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For some time now I have been trying to wrap my head around scripting for Cellebrite's Physical Analyzer, Python shell. The documentation for PA's shell is incomplete, and I believe that a comprehensive documentation of the API would make coding for it much easier. A few weeks ago, I realized that I the builtin help() function would give me most of the info I needed, but it is limited by its tether to the shell, among other things.

I recently completed a script which saves every help entry (as well as some additional information) to a txt file in a directory on my desktop. I want to turn these files into class stubs, I can use these to create clearer documentation and facilitate type-hinting in an IDE.

Here's the problem: I don't know how to parse the help files. I can write a series of complicated regular expressions, but my program is already confusing enough.

Does anyone know an easy way to translate help documentation into a stub?

P.S.

by stub I mean something like this:

Help:

 |      C(Stream baseStream, long offset, long length)
 |      
 |      
 |  Data and other attributes defined here:
 |  
 |      Equals(...)
 |              bool Equals(self, C other)

Stub:

class C(object):
    """
    No Documentation
    """

    def __init__(self, baseStream, offset, length):
        """
        No Documentation

        :type baseStream: Stream
        :type offset: long
        :type length: long
        :rtype: C
        """
        pass

    def Equals(self, other):
        """
        No Documentation

        :type other: C
        :rtype: bool
        """
        pass

python's not really my language, so please excuse any syntax errors above.

EDIT: I really want to drive home the fact that python is not my language and if you see this question and think "well, he must have tried that", I probably haven't

EDIT2: this is the script I have so far:

https://drive.google.com/file/d/0B-5Y1OoryQYuczE4REpDR1FiRWc/view?usp=sharing forgive the horrible syntax. The whole thing is nested in if True: because unless it is indented the shell will break on the second line, and I needed to begin the block somehow. And the reason I am writing to the file in binary mode is that the thing keeps erroring if I try to do text. The rest is probably just on me.

EDIT3: Help example: https://drive.google.com/file/d/0B-5Y1OoryQYuSjJrOGFLeVU3RWc/view?usp=sharing

If this is too broad, I don't understand what has not been sufficiently explained. I would appreciate any pointers as to where it is too vague.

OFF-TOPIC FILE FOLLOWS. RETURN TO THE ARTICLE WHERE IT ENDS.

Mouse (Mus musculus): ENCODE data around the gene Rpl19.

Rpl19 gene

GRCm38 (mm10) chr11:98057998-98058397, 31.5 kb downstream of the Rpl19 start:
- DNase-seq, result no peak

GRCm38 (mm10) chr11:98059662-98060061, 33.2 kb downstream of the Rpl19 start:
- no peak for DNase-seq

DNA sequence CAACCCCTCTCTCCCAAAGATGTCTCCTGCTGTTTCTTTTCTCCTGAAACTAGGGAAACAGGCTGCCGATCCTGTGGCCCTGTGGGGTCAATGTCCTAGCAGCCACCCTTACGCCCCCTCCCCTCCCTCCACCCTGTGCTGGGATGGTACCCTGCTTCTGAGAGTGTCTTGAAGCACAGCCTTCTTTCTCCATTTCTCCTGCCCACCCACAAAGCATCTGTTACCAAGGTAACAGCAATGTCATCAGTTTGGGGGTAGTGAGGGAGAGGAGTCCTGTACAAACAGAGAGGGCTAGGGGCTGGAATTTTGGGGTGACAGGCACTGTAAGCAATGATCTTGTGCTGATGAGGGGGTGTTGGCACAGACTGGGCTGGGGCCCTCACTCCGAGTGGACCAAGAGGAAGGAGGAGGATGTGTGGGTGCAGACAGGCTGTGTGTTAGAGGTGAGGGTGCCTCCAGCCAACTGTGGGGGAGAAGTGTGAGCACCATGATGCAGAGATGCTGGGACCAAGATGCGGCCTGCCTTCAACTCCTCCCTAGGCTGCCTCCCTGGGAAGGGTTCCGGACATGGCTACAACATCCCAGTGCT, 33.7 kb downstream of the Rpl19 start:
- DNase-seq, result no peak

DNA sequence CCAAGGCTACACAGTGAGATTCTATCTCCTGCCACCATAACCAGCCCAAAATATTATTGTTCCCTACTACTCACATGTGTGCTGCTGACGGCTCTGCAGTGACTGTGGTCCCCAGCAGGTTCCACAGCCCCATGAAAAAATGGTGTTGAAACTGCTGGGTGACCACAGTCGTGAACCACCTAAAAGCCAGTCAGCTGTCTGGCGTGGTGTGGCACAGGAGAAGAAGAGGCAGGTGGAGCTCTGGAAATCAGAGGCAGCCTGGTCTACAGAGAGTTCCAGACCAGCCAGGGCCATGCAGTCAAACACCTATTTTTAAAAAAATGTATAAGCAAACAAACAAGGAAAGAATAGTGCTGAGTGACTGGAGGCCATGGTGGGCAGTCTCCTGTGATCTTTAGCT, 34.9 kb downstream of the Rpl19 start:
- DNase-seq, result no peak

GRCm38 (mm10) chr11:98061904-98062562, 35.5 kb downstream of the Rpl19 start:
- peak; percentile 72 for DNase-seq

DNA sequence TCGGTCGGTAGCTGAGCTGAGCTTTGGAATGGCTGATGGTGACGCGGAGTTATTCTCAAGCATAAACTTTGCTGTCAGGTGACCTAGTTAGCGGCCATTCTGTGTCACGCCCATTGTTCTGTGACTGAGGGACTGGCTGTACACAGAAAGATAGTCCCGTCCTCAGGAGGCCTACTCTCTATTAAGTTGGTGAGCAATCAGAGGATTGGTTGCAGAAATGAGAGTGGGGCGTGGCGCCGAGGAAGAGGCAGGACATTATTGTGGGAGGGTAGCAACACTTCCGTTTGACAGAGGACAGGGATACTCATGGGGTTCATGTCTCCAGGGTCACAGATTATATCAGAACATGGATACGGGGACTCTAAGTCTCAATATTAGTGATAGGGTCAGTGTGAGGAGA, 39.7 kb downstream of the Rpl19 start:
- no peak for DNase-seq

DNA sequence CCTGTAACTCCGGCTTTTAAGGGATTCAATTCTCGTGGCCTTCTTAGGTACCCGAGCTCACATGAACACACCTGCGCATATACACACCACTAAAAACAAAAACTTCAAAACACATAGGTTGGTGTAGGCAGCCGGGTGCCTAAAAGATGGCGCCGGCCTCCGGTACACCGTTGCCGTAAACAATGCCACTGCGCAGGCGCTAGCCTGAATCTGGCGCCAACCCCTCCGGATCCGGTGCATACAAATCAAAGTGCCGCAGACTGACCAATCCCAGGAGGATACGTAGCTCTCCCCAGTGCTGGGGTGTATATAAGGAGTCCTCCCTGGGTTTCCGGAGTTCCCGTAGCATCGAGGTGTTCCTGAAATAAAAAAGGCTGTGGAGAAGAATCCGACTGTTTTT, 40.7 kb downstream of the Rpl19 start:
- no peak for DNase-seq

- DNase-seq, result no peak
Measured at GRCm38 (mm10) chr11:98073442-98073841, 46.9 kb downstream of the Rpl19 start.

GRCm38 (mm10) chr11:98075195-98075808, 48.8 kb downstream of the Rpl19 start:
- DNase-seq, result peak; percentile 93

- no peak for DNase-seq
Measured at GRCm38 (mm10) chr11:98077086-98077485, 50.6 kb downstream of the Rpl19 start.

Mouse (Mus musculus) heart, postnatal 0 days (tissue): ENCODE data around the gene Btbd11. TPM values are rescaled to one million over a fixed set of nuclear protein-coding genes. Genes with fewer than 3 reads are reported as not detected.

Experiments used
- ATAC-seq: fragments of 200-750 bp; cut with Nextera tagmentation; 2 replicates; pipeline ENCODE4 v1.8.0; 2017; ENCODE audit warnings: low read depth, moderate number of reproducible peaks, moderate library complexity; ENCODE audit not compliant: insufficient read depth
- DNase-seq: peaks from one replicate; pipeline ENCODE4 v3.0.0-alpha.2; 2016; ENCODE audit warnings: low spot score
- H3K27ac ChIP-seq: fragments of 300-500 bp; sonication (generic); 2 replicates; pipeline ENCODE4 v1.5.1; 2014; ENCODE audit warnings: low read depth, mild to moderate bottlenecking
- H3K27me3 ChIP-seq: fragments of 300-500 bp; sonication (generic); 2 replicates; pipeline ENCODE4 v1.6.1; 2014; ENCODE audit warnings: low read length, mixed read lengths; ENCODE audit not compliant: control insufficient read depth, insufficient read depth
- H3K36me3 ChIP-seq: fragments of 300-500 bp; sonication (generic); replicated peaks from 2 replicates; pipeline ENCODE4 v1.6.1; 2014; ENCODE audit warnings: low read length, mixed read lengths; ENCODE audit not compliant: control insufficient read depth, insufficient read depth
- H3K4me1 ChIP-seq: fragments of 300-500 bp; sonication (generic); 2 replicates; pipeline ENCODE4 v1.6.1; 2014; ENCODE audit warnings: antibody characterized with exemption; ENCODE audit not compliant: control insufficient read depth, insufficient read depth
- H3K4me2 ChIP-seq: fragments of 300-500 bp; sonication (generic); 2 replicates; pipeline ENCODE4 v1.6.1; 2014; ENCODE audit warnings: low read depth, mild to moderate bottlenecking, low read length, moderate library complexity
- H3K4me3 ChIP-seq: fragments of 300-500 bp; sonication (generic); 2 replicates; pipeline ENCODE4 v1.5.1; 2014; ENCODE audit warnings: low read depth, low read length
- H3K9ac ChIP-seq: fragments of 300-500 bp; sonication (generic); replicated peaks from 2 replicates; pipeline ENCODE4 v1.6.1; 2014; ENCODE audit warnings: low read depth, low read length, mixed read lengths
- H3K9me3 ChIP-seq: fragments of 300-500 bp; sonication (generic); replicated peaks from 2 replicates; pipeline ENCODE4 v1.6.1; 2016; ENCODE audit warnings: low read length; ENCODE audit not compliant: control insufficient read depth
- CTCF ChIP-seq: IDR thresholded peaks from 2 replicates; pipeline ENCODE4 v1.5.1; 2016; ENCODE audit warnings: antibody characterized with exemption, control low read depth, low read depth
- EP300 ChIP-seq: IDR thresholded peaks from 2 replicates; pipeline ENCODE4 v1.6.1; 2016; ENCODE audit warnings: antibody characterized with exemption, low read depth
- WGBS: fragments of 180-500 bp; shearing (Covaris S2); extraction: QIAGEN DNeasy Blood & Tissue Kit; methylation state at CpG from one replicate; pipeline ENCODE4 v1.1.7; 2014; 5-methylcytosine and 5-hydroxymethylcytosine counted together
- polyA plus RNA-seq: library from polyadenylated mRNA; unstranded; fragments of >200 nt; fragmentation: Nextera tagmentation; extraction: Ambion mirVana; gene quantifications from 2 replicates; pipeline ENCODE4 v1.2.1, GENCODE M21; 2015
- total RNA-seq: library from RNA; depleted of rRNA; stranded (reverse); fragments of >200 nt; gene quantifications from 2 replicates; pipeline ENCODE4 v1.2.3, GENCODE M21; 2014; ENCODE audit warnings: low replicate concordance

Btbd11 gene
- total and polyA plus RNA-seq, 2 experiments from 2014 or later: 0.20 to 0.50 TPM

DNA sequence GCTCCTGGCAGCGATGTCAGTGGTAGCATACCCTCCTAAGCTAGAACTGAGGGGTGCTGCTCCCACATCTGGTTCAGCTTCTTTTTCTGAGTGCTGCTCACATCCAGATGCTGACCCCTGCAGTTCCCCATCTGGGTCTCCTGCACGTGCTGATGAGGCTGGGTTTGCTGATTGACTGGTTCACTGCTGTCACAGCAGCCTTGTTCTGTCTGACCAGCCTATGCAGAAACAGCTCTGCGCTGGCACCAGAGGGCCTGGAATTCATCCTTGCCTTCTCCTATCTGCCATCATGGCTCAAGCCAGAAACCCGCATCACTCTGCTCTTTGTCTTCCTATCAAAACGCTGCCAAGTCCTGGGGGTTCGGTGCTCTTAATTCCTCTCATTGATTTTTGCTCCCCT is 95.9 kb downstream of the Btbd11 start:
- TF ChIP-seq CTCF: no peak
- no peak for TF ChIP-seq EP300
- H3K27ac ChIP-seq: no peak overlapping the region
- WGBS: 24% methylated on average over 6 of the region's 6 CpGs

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    Is there a reason why you don't want to parse the existing classes themselves? – Ignacio Vazquez-Abrams Jan 22 '16 at 5:23
  • If you will forgive my ignorance, I have no idea what that means. – chrisgotter Jan 22 '16 at 5:26
  • How is your IDE going to know that it should draw type-hint info about somelib.Class objects from your chrisgotter.somelib.Class? Also, if the type info already in the module itself isn't enough, how is your copy of that info going to help? Or did you intend to manually annotate your stub classes as you learn more about them? If so, you might be better off ignoring the help system and just copying and editing the *.py files (either by hand if there's only a few, or maybe using the ast module)... which is probably what Ignacio was saying. – Kevin J. Chase Jan 22 '16 at 9:27
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    Also, what language is that library written in? Python modules don't typically have C-style types declarations in their parameter lists. (Python's optional type hints look nothing like that.) The __doc__ string could be literally anything, though... including C-style parameter lists or anything else the author felt like. – Kevin J. Chase Jan 22 '16 at 9:31
  • I was going to suggest you try typing.get_type_hints to make use of any optional type hints in the package you're using. But I just noticed that typing wasn't introduced until Python 3.5 (see PEP-484), so unless that package is very recent, typing won't help you. – Kevin J. Chase Jan 22 '16 at 9:45
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You don't need to parse the help data to do what you want.

Instead, you can introspect the class directly with the standard python library.

For example, try this:

import inspect
print inspect.getmembers(C)

You should be able to easily recreate the stubs without having to parse the help text.

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  • I'll be sure to try that the next time i get a chance – chrisgotter Jan 23 '16 at 1:48

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